The Poisoned Future

Translated by: 
Letyar Tun

translated from Rakhine to Burmese by Dr San Hla Kyaw and from Burmese to English by Letyar Tun


The horizon grows dark in all directions. Thick rain clouds, drifting in southerly winds, cover the sky as evening falls and the farmers head home. To the north of town is a small hill, green with giant banyans, tamarinds and parrot trees that boast clusters of red-beaked flowers in April. Under the trees hide dirt graves and whitewashed tombs overgrown with weeds. Through the surrounding bush a young man shoulders something rolled in a frayed palm-leaf mat. Ahead of him walk three other men carrying a mattock, a hoe and bottles of water and homebrew. Together the four men scout for a bare patch of ground amidst the dirty rags, charred bamboo and plastic rubbish.

‘In the end, all of mankind must rest here. Us too, one day. You’re not afraid, are you?’ Soe Paing asks the others.

He takes the mattock and begins to dig into the hard ground. Soe Paing is the oldest of the four. He’d dropped out of high school after his father died to support the family by working at his uncle’s bicycle and trishaw repair shop, while his friends attended university in the state capital, Sittwe. As the eldest of the young villagers, he’s also in charge of all joyous and sombre occasions, from weddings to funerals.

‘The only difference between the town and here is life and death,’ Soe Paing continues, wielding the hoe to widen the hole. ‘Here it doesn’t matter if you’re rich or poor.’

‘No, you’re wrong,’ counters Maung Maung. ‘Look over there: the rich rest in tombs, while the poor sleep under mounds of earth.’

It starts to rain and the digging gets messy as the water begins to rise.

‘Myo Lin, go fetch that scoop over by that tomb there and bail out the water, will you?’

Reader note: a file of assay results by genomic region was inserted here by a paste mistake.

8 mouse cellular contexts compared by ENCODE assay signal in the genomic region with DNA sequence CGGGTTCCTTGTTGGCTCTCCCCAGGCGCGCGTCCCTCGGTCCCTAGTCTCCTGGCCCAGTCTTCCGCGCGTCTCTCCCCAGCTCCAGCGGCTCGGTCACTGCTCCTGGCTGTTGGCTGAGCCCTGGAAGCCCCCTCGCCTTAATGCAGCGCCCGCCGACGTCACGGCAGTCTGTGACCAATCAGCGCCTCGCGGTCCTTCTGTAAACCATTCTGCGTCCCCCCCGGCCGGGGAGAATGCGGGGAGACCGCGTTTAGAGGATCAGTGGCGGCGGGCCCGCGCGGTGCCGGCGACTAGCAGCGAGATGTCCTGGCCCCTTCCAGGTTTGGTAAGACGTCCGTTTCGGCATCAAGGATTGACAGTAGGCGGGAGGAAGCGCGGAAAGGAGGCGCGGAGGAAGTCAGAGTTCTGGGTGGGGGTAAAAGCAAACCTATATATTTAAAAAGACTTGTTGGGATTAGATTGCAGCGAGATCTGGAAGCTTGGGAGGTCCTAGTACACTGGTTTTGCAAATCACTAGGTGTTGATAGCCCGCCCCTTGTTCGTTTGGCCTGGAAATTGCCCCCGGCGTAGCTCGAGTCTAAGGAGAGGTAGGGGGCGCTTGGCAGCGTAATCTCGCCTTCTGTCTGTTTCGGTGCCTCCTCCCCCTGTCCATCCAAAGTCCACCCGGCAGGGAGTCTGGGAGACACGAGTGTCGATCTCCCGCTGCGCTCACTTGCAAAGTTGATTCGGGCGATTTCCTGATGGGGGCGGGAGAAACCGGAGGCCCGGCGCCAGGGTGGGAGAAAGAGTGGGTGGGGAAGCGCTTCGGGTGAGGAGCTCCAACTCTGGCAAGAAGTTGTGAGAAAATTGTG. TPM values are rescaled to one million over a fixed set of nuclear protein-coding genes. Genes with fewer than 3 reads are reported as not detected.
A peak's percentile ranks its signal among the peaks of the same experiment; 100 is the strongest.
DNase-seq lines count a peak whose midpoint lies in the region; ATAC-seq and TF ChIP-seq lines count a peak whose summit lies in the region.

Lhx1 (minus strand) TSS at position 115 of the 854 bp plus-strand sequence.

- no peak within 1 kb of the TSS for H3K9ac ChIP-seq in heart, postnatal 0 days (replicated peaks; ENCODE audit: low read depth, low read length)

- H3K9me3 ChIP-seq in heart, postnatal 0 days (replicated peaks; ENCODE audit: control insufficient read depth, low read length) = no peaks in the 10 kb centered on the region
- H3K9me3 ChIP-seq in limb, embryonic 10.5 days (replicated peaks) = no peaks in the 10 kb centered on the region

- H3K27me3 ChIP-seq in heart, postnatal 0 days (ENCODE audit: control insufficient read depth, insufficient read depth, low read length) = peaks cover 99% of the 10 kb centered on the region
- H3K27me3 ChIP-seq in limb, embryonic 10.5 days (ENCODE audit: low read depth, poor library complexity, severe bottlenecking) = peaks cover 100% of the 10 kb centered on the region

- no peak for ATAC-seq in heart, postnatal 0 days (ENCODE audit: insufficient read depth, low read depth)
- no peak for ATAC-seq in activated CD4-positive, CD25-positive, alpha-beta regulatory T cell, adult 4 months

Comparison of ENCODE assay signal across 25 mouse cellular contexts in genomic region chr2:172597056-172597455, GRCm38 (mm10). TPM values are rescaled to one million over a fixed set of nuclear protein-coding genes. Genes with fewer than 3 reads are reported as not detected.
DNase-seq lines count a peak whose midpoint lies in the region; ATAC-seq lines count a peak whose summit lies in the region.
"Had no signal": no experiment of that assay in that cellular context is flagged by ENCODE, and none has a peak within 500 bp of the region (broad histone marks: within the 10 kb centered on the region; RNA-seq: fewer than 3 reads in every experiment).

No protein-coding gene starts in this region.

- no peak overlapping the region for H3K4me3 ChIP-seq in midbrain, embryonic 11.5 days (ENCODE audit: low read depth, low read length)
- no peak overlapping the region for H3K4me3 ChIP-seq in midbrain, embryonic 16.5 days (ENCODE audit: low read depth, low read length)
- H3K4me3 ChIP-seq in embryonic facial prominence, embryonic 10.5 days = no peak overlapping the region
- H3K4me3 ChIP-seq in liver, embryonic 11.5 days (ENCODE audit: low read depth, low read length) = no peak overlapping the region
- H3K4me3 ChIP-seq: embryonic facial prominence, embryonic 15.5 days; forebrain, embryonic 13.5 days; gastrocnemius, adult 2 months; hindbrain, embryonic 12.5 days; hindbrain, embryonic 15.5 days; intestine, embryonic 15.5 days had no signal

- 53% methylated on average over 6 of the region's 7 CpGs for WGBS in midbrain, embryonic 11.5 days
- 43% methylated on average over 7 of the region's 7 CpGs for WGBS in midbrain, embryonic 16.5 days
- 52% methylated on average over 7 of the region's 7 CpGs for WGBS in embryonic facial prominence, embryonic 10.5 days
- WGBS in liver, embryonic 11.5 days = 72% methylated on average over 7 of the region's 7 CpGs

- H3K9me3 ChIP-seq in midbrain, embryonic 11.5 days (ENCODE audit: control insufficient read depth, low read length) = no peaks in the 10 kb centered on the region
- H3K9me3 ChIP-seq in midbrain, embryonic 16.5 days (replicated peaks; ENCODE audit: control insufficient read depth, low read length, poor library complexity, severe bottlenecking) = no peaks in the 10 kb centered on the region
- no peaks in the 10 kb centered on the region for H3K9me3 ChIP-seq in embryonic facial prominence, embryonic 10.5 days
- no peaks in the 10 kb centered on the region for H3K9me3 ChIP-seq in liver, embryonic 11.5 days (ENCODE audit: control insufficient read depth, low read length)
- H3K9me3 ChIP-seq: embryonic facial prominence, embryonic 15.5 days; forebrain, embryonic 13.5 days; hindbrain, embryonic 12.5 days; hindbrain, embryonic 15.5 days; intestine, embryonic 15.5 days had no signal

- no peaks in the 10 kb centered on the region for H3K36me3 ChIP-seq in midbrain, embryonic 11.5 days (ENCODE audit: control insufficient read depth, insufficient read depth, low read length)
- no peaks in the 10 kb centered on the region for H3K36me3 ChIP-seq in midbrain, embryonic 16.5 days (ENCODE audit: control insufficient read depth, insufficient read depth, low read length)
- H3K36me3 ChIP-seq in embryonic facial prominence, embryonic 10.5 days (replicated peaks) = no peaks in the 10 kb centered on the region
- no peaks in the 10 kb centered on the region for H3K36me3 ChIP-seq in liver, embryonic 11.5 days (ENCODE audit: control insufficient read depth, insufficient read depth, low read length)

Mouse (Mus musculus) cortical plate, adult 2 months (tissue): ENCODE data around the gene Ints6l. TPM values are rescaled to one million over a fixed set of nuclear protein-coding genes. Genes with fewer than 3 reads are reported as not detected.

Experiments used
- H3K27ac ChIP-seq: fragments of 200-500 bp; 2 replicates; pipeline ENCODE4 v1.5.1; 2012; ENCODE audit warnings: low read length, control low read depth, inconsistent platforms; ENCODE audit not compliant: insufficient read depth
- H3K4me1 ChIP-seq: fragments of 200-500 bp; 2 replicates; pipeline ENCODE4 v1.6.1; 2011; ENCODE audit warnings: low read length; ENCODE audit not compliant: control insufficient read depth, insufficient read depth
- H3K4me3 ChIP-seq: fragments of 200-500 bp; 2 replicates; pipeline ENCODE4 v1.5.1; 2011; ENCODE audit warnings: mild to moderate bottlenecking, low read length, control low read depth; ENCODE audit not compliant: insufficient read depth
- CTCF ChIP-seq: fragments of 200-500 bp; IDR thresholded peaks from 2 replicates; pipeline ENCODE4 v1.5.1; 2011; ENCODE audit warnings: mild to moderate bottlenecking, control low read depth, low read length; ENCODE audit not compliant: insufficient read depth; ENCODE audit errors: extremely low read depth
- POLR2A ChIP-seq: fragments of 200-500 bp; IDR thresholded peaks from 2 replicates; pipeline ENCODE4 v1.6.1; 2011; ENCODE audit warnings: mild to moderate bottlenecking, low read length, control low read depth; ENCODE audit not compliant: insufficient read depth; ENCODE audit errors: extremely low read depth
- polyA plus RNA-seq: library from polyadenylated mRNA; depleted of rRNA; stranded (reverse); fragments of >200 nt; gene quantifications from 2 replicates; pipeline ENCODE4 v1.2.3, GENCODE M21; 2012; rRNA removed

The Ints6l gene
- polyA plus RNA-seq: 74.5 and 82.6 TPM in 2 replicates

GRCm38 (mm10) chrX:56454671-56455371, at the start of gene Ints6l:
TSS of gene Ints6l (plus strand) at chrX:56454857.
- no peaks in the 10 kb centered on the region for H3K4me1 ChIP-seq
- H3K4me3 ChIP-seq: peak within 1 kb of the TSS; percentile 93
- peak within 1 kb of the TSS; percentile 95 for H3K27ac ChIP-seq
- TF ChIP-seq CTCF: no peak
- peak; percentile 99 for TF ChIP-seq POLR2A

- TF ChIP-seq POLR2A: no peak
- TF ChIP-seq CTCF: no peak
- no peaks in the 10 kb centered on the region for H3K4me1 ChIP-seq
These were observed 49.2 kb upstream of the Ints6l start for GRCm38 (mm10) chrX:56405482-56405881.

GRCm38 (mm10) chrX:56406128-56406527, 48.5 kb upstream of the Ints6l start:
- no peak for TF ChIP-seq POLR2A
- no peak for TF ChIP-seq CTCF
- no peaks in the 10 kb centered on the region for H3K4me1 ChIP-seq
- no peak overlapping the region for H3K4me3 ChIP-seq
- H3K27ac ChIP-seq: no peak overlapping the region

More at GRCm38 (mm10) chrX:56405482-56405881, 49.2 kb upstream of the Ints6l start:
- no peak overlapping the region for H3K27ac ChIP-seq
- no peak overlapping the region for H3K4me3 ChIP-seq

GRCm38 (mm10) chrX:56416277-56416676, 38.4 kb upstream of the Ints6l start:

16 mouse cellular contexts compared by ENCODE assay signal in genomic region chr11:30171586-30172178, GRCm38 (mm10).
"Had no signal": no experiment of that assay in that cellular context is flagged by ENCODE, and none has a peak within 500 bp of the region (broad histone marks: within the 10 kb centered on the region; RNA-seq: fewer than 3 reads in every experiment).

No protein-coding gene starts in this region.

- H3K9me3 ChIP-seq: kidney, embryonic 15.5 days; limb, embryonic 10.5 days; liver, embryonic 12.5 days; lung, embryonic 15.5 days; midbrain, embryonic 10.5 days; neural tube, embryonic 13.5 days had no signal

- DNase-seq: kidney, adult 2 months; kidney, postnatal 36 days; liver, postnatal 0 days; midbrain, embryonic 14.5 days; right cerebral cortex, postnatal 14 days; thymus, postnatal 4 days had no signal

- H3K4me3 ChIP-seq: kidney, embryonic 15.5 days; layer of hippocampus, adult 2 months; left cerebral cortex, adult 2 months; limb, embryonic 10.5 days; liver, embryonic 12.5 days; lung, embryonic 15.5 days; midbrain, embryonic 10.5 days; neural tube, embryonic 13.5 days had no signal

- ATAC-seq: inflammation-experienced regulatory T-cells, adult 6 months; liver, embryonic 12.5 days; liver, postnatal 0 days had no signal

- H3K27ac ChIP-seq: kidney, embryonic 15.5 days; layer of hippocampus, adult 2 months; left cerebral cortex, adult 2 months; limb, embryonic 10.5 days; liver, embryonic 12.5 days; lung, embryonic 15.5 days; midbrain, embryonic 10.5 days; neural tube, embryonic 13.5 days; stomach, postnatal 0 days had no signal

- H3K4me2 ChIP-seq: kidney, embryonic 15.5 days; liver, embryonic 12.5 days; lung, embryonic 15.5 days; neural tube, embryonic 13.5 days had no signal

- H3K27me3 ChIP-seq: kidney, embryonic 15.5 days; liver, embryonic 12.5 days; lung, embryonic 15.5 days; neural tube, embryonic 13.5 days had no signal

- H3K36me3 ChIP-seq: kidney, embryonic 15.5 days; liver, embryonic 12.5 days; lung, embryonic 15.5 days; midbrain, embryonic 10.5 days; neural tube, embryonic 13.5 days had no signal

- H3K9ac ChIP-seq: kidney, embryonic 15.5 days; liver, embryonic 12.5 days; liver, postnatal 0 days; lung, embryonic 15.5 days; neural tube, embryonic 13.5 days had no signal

‘OK, Ko Soe Paing, just let me drink up,’ says Myo Lin, draining his cup.

While Myo Lin and Soe Paing work, Bo Aung sits beside the mat nursing the bottle of liquor. ‘As the saying goes, “Where walks an ill-fated woman, rain follows”. This baby was unlucky. Even her human birth didn’t guarantee her a father or a long life. The rain isn’t stopping. She really does make trouble for others.’ Bo Aung takes another swig from the bottle while talking to himself.

Myo Lin throws down the scoop and shouts at Bo Aung. ‘If you’re going to drink, at least mind the corpse. I can hear the dogs howling in the woods. Besides, the girl wasn’t so ill-fated. In the Lord Buddha’s teachings, I’ve read, it says “Manusatta bavo dullabo” – “Being born a human is precious”. It is easier for a needle from the heavens to strike a needle on earth than to be born into the human realm. If you’re born human, it means you’ve already achieved a higher life than before. Long life or short, that’s different, though. That’s the result of your own doings in life.’

Ill-fated or not, a woman had borne her for nine months in the womb. And despite their poverty, sympathetic souls had taken care of her for three months thereafter. Surely many babies had the good fortune to be born human like her yet did not survive; just as many unborn babies were cruelly aborted by unmotherly mothers.

Hidden Words, Hidden Worlds is published by the British Council (2017).

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